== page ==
Hannah Anderson says a longtime family friend “tricked” her into visiting his house, tied up her mother and younger brother in his garage and kidnapped her, setting off a massive search that stretched across much of the western U.S.
When she later learned they were found dead in her captor’s burning Southern California house, the 16-year-old said, she cried all night.
“I wish I could go back in time and risk my life to try and save theirs. I will never forgive myself for not trying harder to save them,” she wrote in a harrowing account on a social media site roughly two days after she was rescued and FBI agents killed James Lee DiMaggio in the Idaho wilderness.
Many of the hundreds of the questions she fielded on the social media site were typical teenage fare, including her favorite musical performers, but she also told of how she was kidnapped, how she survived captivity and how she is coping with the deaths of her mother and brother.
The postings, which began Monday night and stopped Tuesday night, appeared on the ask.fm social-networking site account for “Hannahbanana722” of Lakeside, the San Diego suburb where the teen lived with her mother and brother. The account was disabled Wednesday.
DiMaggio, 40, was shot at least five times in the head and chest, said authorities, who were unable to determine a precise number of gunshot wounds. DiMaggio’s body was cremated Tuesday near Los Angeles, family spokesman Andrew Spanswick said.
Police have said little about the investigation. A spokeswoman for the San Diego County Sheriff’s Department said authorities were aware of the online comments but could not confirm the account was Hannah’s.
Dawn MacNabb, whose son, Alan, is one of Hannah’s closest friends, confirmed the postings were by the teen. Alan spoke with Hannah on the phone Tuesday and urged her to delete some of the postings, MacNabb said.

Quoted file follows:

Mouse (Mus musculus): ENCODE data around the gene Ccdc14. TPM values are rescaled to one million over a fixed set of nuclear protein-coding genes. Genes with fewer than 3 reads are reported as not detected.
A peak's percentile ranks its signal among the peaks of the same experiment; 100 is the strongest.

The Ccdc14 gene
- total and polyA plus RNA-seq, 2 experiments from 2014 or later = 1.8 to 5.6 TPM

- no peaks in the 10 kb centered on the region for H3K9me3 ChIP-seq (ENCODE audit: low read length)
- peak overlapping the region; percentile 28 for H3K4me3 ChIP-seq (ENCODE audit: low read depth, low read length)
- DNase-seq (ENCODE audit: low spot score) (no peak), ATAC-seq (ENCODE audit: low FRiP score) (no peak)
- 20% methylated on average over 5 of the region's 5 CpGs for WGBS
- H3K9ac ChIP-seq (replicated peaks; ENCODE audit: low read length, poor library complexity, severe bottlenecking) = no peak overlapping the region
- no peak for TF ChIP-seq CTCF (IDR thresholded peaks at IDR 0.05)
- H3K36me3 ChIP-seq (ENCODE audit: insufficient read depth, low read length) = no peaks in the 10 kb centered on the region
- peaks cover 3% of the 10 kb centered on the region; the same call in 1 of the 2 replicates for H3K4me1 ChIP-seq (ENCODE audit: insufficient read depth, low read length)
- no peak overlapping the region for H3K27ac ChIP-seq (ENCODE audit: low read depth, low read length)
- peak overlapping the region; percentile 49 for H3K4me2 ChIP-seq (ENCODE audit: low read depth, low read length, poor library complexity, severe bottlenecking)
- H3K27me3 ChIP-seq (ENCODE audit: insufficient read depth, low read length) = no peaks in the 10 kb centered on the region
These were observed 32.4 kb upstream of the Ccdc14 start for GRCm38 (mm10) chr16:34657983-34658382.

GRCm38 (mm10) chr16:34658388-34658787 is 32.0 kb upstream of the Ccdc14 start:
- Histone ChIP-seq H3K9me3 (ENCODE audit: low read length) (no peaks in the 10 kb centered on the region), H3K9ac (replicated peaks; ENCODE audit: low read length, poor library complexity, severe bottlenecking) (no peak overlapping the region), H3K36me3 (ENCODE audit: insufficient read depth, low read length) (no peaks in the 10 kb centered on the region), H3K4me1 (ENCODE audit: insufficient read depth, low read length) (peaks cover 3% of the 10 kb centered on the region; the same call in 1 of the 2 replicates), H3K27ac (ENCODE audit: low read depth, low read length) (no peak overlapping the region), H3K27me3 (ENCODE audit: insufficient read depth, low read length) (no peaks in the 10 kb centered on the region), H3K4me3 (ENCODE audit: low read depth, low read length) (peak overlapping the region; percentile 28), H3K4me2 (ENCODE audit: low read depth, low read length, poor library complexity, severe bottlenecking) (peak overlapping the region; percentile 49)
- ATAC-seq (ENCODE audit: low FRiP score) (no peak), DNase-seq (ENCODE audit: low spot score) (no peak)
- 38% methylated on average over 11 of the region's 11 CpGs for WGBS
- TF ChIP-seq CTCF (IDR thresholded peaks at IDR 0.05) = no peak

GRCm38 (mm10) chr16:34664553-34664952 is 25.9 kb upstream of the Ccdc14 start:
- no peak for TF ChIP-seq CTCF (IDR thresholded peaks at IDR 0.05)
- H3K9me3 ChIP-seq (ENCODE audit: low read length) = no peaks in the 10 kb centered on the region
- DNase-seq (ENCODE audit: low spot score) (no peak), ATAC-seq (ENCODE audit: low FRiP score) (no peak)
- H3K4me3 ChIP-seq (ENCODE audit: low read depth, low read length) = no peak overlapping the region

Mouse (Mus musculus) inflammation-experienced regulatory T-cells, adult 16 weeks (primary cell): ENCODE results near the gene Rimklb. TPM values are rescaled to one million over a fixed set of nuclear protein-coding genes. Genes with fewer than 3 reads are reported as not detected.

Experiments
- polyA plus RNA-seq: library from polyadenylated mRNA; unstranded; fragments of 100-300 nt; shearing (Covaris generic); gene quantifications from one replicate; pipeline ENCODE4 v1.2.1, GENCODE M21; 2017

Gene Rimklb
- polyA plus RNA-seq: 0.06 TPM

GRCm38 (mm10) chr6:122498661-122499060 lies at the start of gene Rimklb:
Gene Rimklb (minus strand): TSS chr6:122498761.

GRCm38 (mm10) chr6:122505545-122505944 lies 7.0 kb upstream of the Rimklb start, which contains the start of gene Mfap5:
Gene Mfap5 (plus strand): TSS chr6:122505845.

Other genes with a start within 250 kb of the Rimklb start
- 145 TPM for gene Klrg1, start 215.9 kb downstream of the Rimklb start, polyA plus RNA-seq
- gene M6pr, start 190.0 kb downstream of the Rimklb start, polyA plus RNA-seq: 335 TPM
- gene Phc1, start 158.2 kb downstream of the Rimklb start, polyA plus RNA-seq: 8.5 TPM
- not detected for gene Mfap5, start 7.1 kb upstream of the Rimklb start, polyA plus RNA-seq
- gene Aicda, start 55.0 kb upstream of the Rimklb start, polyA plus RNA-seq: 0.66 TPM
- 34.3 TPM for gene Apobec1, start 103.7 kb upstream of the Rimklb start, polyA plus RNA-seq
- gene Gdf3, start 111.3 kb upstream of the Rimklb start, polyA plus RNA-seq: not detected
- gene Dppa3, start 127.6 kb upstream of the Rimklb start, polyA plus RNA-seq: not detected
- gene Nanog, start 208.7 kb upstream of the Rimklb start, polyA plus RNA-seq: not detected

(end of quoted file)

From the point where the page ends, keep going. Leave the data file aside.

At one point, a questioner asked Hannah to post a photo and she complied with an image showing her with a wide smile.
She declined interview requests from news organizations that posted to her account.
Nora Baladerian, a Los Angeles psychologist who headed trauma teams in the aftermath of Hurricanes Katrina and Rita, said Anderson’s choice of social media was another example of how her generation turns to the Internet to share deeply personal experiences with strangers.
“I think what’s she’s doing is connecting, and that’s a good thing,” Baladerian said.
Anderson was kidnapped Aug. 4 by DiMaggio, her father’s best friend who was like an uncle to her and her 8-year-old brother, Ethan. DiMaggio had invited the children and their mother, Christina Anderson, 44, to his house in Boulevard, a rural town 65 miles east of San Diego.
“He told us he was losing his house because of money issues so we went up there one last time to support him, and to have fun riding go karts up there but he tricked us,” Hannah wrote.
Hannah said she “basically” stayed awake for six straight days and repeatedly told her captor she was hungry. She couldn’t escape because DiMaggio had a gun and “threatened to kill me and anyone who tried to help.”
She said she was too frightened to ask for help when horseback riders encountered the pair in the remote wilderness Wednesday.
“I had to act calm I didn’t want them to get hurt. I was scared that he would kill them,” she wrote.
The girl said DiMaggio threatened her if she didn’t help hide his blue Nissan Versa with tree branches. Authorities discovered the car Friday, leading to her rescue the next day.
About the Author